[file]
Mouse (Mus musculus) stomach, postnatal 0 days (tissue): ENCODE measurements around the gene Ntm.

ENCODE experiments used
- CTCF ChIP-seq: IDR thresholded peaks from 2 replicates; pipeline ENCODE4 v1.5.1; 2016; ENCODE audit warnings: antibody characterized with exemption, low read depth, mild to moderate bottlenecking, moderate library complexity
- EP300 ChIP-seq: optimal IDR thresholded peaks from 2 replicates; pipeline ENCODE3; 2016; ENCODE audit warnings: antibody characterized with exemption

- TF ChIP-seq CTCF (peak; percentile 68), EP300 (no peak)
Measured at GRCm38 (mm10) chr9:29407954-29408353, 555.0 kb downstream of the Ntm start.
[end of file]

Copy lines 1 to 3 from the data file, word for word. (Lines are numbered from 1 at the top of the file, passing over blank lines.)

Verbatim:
Mouse (Mus musculus) stomach, postnatal 0 days (tissue): ENCODE measurements around the gene Ntm.

ENCODE experiments used
- CTCF ChIP-seq: IDR thresholded peaks from 2 replicates; pipeline ENCODE4 v1.5.1; 2016; ENCODE audit warnings: antibody characterized with exemption, low read depth, mild to moderate bottlenecking, moderate library complexity